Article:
What is Mental Health?
Mental Health affects how we think, feel and act, and it therefore relates to our emotional, psychological and social well-being. Our mental health impacts how we handle emotions such as stress and pressure, as well as how we interact and relate to other people. It also impacts the choices we make, for example, when we feel stressed and under pressure, we may not think clearly, and can end up making mistakes.
Why is Mental Health important?
Just like we all have physical health, we all have mental health, and good mental health is just as important as good physical health. This is because when we’re in good mental health, we tend to cope better with what life throws at us, have better relationships with family and friends and perform better at work because we are able to play a full and active part in social and work aspects. Mental health is everyone’s business; when people suffer from poor mental health, this not only affects the individual, but also family and friends who are there to support their wellbeing and care for them.
We will all experience times when we feel down, stressed and frightened. These feelings will often pass, but sometimes they can develop into a more serious problem. This can happen to any one of us at any time. The most important thing to note is that everyone is different, and just as you may bounce back from a setback, others may not be able to bounce back, and instead they may be weighed down by the setback for a long period of time. This setback may not be something major, it could be something small, or a series of small events that lead to a more serious problem. Therefore, take note of the methods that can improve mental health, as detailed in the below section.
Looking after our Mental Health
Unfortunately, there is still a stigma attached to mental health, which hinders progress as people aren’t comfortable talking about their problems as they don’t want to feel like they are burdening those around them.
When someone comes to us with a mental health concern or problem, we will not always know how to deal with it, and this is okay. The important thing here is to listen to what they are saying and empathise with them, even if we can’t help them, it is vital that they know they have someone to talk to.
The Mental Health Foundation provides practical tips for looking after our mental health, which includes:
- Talking about feelings.
- Keeping active as regular exercise can help with concentration and sleep and help us feel better overall
- Eating well as a diet that is good for our physical health, will also be good for our mental health and help us function better.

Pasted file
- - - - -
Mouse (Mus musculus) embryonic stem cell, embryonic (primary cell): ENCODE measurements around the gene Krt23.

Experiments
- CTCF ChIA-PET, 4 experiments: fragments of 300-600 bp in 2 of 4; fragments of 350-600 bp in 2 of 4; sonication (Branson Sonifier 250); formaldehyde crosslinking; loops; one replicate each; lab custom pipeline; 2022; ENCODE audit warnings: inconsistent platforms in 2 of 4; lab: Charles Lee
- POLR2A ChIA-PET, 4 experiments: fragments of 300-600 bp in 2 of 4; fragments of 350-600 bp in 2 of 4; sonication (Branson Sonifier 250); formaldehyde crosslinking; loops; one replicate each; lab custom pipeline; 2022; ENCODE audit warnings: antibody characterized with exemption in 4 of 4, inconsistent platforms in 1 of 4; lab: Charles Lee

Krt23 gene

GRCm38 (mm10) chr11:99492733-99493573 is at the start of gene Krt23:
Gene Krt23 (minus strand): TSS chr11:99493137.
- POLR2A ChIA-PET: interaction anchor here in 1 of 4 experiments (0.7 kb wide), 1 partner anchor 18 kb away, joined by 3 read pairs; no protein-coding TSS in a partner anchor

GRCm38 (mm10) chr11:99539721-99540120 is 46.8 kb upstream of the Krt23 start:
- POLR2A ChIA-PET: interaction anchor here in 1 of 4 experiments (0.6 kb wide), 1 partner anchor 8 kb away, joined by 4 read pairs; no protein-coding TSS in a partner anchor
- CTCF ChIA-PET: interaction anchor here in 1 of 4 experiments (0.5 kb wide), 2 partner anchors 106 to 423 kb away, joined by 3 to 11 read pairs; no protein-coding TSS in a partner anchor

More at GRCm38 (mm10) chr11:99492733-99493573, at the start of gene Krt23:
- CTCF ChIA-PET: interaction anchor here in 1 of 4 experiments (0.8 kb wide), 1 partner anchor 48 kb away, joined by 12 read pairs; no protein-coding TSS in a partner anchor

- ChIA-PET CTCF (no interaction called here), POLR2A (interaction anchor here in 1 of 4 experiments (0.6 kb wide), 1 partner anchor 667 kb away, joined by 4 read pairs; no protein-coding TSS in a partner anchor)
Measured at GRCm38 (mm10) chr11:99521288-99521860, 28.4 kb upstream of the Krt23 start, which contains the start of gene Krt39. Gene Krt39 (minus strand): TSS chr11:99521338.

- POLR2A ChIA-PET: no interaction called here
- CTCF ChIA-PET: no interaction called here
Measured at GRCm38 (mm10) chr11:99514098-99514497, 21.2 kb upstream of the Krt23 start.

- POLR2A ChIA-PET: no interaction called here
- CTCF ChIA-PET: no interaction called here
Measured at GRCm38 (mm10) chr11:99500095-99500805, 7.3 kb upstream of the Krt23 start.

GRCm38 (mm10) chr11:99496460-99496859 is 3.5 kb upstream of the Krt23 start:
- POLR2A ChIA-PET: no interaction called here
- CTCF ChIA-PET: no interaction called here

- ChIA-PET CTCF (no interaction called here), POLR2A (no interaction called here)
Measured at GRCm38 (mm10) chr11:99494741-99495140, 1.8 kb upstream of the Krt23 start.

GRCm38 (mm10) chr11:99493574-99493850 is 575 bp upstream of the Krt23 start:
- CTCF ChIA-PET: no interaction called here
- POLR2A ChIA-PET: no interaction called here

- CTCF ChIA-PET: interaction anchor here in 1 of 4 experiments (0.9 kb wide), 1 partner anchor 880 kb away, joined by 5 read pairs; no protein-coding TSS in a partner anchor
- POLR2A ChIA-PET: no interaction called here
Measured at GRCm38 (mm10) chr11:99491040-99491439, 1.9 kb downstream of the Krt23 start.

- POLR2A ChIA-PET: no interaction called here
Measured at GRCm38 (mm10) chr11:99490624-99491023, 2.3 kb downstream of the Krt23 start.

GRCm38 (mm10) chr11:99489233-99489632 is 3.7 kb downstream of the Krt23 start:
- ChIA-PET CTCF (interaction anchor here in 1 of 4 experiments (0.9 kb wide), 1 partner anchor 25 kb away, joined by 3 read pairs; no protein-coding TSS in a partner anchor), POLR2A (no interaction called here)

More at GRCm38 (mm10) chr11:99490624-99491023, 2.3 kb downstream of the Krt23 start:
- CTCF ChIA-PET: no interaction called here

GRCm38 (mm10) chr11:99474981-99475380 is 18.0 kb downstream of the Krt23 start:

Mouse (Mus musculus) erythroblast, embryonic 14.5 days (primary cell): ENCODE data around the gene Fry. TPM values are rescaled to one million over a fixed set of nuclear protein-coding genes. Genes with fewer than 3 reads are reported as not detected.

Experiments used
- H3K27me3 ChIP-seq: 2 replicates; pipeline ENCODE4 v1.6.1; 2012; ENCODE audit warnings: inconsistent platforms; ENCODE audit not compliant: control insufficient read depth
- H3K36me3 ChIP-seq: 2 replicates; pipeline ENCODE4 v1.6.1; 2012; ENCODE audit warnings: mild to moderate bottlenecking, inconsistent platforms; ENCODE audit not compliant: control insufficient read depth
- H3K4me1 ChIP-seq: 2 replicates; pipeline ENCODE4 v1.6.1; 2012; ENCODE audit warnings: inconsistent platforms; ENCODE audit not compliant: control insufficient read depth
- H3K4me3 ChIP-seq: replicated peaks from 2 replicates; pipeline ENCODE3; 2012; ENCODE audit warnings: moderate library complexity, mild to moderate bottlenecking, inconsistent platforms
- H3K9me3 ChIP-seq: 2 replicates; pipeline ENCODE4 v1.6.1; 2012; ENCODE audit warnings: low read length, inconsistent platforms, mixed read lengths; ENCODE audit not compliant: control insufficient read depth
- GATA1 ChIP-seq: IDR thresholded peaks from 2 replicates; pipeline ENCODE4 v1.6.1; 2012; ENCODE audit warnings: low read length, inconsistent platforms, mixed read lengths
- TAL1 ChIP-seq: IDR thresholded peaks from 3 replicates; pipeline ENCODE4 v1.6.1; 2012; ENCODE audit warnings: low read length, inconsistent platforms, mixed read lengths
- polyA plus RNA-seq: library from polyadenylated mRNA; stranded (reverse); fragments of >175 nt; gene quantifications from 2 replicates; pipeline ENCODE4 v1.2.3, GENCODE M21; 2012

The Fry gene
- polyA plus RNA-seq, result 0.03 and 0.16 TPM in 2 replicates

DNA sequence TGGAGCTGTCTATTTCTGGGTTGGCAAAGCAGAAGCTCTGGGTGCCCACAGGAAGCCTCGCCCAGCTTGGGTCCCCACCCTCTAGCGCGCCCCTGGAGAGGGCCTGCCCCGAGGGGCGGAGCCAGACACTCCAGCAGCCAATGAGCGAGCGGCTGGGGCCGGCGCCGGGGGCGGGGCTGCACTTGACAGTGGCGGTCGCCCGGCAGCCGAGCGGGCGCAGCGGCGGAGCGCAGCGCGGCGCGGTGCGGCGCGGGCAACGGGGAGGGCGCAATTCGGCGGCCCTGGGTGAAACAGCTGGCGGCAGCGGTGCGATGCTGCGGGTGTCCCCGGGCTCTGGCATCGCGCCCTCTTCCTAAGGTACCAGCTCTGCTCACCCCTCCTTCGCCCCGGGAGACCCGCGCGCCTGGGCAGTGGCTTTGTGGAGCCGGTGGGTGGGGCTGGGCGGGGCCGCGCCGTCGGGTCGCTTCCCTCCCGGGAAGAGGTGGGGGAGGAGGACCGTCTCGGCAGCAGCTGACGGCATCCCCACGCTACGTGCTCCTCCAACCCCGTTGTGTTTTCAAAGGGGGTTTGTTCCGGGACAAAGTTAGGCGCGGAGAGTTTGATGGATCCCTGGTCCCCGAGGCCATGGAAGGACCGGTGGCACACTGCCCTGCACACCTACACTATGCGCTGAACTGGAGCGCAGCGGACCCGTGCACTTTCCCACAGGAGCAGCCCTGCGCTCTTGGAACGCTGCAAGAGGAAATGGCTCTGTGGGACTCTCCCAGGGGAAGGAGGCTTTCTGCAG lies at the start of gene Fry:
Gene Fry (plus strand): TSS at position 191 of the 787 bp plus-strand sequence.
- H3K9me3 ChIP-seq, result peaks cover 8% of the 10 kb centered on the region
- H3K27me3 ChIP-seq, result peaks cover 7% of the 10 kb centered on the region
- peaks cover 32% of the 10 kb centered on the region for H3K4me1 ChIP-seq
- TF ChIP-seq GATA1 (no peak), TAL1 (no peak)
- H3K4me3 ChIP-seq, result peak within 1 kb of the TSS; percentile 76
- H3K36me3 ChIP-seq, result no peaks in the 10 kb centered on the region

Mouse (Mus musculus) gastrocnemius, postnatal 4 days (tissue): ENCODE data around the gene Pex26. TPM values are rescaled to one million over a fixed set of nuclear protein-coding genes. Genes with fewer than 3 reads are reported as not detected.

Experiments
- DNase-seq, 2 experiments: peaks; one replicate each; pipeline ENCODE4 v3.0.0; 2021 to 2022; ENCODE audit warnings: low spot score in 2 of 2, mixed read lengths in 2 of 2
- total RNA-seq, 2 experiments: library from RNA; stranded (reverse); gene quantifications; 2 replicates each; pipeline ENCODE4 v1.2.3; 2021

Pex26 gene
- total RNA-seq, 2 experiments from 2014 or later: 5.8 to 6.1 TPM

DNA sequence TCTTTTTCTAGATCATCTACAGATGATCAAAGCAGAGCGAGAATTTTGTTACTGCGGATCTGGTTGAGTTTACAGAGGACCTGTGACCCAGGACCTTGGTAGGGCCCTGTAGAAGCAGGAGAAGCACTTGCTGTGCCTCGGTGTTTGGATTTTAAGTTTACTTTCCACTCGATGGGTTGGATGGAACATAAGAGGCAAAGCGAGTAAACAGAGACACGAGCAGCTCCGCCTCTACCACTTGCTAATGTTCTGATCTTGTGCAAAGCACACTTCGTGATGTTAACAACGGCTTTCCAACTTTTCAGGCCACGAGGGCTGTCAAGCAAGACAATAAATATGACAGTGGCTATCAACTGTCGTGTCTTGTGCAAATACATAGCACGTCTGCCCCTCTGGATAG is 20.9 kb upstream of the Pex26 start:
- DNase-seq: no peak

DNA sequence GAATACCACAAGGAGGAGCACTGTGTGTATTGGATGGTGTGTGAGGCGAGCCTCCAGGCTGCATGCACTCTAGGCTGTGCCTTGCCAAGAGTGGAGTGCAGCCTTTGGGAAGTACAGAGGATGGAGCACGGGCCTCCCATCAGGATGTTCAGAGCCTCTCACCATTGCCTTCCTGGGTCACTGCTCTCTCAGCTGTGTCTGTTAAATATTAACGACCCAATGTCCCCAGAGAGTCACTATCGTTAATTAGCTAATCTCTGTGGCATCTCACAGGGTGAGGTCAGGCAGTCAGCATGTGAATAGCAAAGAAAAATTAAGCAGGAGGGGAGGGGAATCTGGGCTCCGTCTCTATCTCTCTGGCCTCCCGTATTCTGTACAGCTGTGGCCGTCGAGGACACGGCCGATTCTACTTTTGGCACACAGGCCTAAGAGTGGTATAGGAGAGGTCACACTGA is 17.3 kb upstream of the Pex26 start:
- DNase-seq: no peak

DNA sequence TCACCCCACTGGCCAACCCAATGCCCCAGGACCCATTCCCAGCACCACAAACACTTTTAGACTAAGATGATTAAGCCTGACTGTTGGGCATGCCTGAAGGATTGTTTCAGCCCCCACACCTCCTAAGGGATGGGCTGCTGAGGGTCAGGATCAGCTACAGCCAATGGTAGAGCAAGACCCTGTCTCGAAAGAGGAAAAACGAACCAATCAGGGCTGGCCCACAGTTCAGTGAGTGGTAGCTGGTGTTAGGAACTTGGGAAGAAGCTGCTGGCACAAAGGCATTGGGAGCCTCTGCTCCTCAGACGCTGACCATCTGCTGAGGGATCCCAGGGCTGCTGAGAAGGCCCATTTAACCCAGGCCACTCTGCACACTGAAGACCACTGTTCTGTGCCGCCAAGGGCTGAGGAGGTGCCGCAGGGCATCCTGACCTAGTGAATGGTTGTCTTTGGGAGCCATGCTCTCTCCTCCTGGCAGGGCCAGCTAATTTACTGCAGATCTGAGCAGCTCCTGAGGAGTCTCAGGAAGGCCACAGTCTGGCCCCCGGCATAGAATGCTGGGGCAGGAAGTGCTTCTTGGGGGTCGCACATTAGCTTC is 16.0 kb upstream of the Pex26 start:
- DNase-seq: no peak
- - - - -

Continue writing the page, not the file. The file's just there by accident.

- Drinking sensibly and not using excessive alcohol consumption to change our mood, as the effects from alcohol are only temporary so drinking as a means of escapism will not help long term.
- Keeping in touch with friends and family.
- Asking for help and avoiding always going alone. Don’t be afraid to ask for help and support as and when required.
- Taking a break – even a five-minute pause just to give yourself some breathing space, and some ‘me time’.
- Doing something you enjoy, and spending time with those who lift your mood, and positively influence your mental wellbeing.
A lot of us won’t feel comfortable talking about our feelings, whether positive or negative, making it imperative that we are all able to spot the signs of mental ill health, to particularly help those that don’t feel able to voice their problems. These signs include:
- Emotional: someone around you may be irritable, sensitive or show a sudden lack of confidence.
- Cognitive: someone may make more mistakes or struggle to concentrate.
- Behavioural: this could include taking time off, withdrawing or acting out of character.
Emotions make us all human but our emotions can also be overpowering, confusing and upsetting – in some situations, they can heighten anxiety and/or depression. To achieve wellbeing:
- Give those around us space. Allow people to slow down and understand how they feel – without trying to fix anything.
- “Inconvenient” emotions are likely to be bottled up and people will often act as though everything is fine, particularly when in group settings, i.e. work – but we can foster environments where people communicate openly about their feelings.
- Labelling how we feel can give us the space to acknowledge emotions with intention instead of getting swept up by them.
Our mental health will not always stay the same and it will change as our circumstances change, particularly as we move through different stages of life. Always be kind to one another, show care and compassion, and don’t be afraid to talk about how you’re really feeling. Finally, don’t be afraid to ask people how they truly feel, and listen to them – sometimes we all just need a friendly face, and a shoulder to lean on.